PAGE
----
All four NFL divisional playoff games this weekend are rematches from the regular season, but perhaps no game is more personal than the one at 4:30 eastern time on Sunday afternoon. It’s not often that two teams come out and, at minimum, express hatred toward the other, but such is the case between the New York Jets and the New England Patriots.
As the football equivalent of the Yanks-Sawx rivalry, the airwaves have been lit up with comments from Rex Ryan and Antonio Cromartie, with both men giving their take on New England. Cromartie’s was a bit more profane, using a TV-unfriendly word to describe Tom Brady. Meanwhile, Bill Belichick has given the edict to his players to not fight the Jets in the media. After all, the Patriots beat the Jets 45-3 in December, so words may not be needed. Deion Branch put it this way: “They say what they say, we do what we do”.
[adinserter block=”2″]1. Why are the Jets trying to goad the Patriots through the media?
They say that bullies are often afraid and insecure, and thus have to pick on others to raise their self-esteem. The Jets are a little different, however; it’s not usually others that they rake over the coals: it’s themselves. Rex Ryan missed his calling as a cult leader, as Hard Knocks indicated. Though his speeches were often laced with obscenities and righteous anger, you didn’t see one player roll his eyes or scoff. Everyone on the Jets is on the same page, and the players seemingly are willing to maim for their coach. When Ryan said that the Colts game was “personal”, the media picked up on his statement, using it to report Ryan’s losing record against Peyton Manning. That was all the Jets needed to rally late and beat the Colts. Facing the Patriots, Ryan’s stirring the motivational pot, and trying to lead the Jets to a hard-fought win.
2. How did the Jets knock off Indianapolis?
If you had one of the greatest running backs of all time having a resurgent career (LaDainian Tomlinson) and a running back capable of playing as well (Shonn Greene), you’d ride them for as much as you could, right? After a shaky first half that ended with Mark Sanchez throwing a pick into the end zone, the Jets slowly but surely let LT and Greene run amok in the third quarter. In all, the Jets ran 38 times for 169 yards and two scores (both LT’s) on a Colts run defense that has been wrought with injuries. When the Colts took a 16-14 lead with about a minute to go, Mark Sanchez and Braylon Edwards came through on a high pass-turned-great catch, leading to a 32 yard Nick Folk field goal. In addition, the Jets containing defense, other than allowing a 57 yard score, kept Peyton Manning largely in check.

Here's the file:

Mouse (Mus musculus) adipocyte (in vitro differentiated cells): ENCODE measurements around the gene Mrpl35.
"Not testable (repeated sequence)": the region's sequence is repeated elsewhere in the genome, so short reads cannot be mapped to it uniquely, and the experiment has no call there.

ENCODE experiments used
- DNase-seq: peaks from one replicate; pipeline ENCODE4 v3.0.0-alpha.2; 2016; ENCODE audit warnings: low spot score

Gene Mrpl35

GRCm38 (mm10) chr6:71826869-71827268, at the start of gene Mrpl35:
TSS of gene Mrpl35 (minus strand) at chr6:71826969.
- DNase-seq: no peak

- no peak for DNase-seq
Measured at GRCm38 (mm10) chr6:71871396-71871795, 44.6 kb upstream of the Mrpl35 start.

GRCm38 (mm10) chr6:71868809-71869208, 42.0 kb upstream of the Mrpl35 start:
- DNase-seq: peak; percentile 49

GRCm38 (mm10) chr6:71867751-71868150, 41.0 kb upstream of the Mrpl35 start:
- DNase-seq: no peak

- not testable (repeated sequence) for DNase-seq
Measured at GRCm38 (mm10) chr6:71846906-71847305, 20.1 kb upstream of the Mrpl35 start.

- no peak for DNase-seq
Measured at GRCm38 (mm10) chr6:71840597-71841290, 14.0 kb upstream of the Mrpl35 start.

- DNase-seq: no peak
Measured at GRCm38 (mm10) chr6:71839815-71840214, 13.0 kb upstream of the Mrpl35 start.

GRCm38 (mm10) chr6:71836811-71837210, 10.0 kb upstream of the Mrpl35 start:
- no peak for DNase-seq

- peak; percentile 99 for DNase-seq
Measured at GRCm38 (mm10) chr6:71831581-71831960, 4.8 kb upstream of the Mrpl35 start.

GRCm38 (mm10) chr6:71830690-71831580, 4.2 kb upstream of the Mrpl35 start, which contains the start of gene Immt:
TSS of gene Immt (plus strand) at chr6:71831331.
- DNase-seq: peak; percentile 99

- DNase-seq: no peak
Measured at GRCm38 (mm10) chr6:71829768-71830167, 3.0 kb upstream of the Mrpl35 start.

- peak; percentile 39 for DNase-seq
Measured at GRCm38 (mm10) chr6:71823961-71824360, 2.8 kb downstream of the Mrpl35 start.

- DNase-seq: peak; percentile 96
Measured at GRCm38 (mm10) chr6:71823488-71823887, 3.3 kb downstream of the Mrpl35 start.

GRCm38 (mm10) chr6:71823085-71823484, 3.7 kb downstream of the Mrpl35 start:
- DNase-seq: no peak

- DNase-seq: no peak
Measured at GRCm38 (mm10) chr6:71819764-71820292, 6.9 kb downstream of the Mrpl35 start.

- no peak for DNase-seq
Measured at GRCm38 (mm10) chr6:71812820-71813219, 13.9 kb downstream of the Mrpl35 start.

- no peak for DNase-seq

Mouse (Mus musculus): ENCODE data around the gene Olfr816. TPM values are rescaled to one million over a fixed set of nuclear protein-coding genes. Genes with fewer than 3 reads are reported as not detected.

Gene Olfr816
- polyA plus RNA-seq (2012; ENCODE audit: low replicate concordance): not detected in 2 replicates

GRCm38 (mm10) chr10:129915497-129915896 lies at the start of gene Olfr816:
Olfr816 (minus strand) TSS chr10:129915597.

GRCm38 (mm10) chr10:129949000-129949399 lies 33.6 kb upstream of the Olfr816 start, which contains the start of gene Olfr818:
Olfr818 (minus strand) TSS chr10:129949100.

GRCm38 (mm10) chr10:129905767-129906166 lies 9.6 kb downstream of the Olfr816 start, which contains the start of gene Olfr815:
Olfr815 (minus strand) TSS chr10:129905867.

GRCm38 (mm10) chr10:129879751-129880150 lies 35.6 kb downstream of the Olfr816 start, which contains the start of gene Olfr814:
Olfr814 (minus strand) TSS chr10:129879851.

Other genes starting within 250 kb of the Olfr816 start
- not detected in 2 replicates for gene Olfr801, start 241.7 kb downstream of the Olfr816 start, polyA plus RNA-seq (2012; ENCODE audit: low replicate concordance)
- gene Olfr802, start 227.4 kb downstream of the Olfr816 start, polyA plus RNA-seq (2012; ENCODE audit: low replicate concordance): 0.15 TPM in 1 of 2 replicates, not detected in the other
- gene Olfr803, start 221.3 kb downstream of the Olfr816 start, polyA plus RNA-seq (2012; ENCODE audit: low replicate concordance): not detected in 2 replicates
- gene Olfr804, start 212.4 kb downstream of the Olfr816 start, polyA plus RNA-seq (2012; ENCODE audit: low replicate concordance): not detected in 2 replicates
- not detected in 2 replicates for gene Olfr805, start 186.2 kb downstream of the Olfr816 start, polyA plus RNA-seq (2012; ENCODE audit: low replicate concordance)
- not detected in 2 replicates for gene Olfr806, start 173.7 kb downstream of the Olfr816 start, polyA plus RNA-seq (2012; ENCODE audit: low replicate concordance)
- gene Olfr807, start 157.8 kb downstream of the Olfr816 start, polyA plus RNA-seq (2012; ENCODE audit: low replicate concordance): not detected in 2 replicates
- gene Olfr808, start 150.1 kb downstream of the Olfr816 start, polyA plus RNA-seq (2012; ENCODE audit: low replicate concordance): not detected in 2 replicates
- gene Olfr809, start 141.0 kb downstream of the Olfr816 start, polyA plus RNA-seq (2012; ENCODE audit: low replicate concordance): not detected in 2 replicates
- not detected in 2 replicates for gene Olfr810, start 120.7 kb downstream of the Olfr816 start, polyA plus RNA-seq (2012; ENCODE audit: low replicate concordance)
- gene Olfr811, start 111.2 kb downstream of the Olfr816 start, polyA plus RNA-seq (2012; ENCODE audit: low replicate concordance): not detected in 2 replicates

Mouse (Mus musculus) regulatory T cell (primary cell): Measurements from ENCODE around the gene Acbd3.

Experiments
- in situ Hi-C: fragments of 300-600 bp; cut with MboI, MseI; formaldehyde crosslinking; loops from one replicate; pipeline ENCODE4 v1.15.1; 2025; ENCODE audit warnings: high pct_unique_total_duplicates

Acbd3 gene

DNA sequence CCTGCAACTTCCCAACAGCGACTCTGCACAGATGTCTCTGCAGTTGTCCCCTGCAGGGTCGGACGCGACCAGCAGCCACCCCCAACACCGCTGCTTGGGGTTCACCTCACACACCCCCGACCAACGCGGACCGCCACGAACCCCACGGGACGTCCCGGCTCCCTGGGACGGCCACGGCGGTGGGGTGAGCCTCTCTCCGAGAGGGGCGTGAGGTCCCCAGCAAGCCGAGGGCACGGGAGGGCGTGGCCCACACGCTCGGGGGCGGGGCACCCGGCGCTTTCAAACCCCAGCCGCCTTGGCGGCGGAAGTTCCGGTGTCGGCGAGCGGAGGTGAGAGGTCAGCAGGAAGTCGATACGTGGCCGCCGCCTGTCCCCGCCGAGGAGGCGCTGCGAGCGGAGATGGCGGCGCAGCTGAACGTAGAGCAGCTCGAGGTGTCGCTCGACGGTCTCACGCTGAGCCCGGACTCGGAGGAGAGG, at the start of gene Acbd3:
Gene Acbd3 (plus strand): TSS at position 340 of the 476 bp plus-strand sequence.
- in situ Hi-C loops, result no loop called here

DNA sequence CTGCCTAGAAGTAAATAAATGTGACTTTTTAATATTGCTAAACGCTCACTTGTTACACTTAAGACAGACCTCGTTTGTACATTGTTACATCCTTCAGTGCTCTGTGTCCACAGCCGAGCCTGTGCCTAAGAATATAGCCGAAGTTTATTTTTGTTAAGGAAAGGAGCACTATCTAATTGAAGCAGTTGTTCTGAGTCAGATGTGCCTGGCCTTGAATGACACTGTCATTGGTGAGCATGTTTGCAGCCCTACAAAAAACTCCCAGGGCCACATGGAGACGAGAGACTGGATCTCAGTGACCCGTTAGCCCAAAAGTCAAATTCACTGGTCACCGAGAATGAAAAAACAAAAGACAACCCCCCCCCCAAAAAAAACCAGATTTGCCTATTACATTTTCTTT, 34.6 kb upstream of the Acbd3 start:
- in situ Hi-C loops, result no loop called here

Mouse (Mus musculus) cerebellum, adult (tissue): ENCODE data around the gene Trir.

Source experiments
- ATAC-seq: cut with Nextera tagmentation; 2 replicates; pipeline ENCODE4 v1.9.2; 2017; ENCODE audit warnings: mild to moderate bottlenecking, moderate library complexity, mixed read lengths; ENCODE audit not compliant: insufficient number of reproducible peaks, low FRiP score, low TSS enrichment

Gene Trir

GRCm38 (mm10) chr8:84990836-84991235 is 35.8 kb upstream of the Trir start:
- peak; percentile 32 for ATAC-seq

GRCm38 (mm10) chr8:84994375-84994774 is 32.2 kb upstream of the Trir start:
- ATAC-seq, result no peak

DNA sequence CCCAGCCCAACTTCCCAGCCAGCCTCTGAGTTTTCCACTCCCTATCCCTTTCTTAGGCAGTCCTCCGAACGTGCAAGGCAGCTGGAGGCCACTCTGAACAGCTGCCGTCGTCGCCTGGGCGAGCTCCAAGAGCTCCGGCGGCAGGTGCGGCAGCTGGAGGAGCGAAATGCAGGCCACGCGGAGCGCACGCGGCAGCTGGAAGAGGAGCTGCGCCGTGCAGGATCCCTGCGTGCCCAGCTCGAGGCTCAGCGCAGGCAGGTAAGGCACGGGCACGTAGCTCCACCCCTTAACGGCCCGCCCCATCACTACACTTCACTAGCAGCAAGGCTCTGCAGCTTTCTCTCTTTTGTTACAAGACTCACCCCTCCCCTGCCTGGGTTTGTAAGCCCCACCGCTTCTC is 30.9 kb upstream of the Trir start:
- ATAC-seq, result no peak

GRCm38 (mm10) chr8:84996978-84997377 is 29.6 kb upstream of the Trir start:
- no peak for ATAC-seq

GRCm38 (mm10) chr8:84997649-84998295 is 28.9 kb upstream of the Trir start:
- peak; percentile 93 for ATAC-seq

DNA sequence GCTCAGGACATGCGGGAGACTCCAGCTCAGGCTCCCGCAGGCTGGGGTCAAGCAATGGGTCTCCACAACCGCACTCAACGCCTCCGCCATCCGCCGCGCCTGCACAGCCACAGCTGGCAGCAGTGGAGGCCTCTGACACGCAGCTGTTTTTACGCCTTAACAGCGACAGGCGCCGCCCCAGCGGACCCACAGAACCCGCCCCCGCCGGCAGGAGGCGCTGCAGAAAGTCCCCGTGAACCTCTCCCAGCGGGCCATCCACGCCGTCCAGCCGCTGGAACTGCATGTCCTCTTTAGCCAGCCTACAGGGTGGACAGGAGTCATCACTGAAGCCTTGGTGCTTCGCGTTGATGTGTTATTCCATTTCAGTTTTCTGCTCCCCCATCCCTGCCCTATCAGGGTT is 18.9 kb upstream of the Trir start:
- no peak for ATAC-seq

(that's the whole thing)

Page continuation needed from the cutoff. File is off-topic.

3. Can LaDainian Tomlinson and Shonn Greene keep it going vs. New England?
This is where it gets interesting. In 11 games out of 16 this season, the Patriots have allowed 80 or more yards rushing, and 100 or more yards in eight of those games. Two of those games were against the Jets (136 and 152 team yards, respectively). Tomlinson averaged nearly seven yards a carry in their week two meeting, and both men had healthy averages in the game in December where they were blown out (Around five yards a carry for both). It’s highly conceivable that Tomlinson and Greene can dart downfield if offensive coordinator Kyle Schottenheimer follows his template from the Indy game (run heavy in the second half to wear down the defense and keep their star quarterback idle). The Patriots pass defense is also nothing to write home about, so if Sanchez deposits a few safe passes over the middle to his backs, damage can be done.
4. Where did the Jets go wrong on December 6?
It’s hard to say what was more embarrassing for Rex Ryan: the foot fetish allegations involving his wife, or this game. Mark Sanchez and his barrage of mistakes put the Jets into a hole early, and before the first quarter was over, the Patriots had put up 17 points. By halftime, it was 24-3. It seemed like the Jets simply gave up, because Tom Brady proceeded to put up a passing clinic on an unusually lethargic defense. In all, Sanchez threw 3 interceptions, and kicker Nick Folk had a costly field goal miss that led to a BenJarvis Green-Ellis touchdown. What’s most disheartening is that the Jets would have taken over first place in the conference with a win, and then failed so miserably. Rex Ryan remained somewhat upbeat after the game, saying he would play the Patriots again right now if need be. His chance for revenge is here.
5. How did Tom Brady put up such staggering numbers in 2010?
36 touchdowns to 4 interceptions, 3900 yards, 65.9 completion percentage, and all of this was the driving force behind a team that went 14-2 and staked home field advantage for themselves. From what I hear, the Patriots have made their offensive playbook even deeper and more complex, and have accordingly put wide receivers and tight ends around Brady that are capable of learning its complexities. Wes Welker was a given, as one of the brightest receivers in football, but rookie tight ends Rob Gronkowski and Aaron Hernandez have shined in their first year. Also, some rookie named Danny Woodhead was cut by the Jets late in the summer, and immediately was put to use as a “joker” by Bill Belichick, the first player of his type that Brady has worked with. Add the ridding of Randy Moss and the reunion with Deion Branch, and Brady has his most powerful offense yet.
6. How much does the loss of Damien Woody hurt the Jets?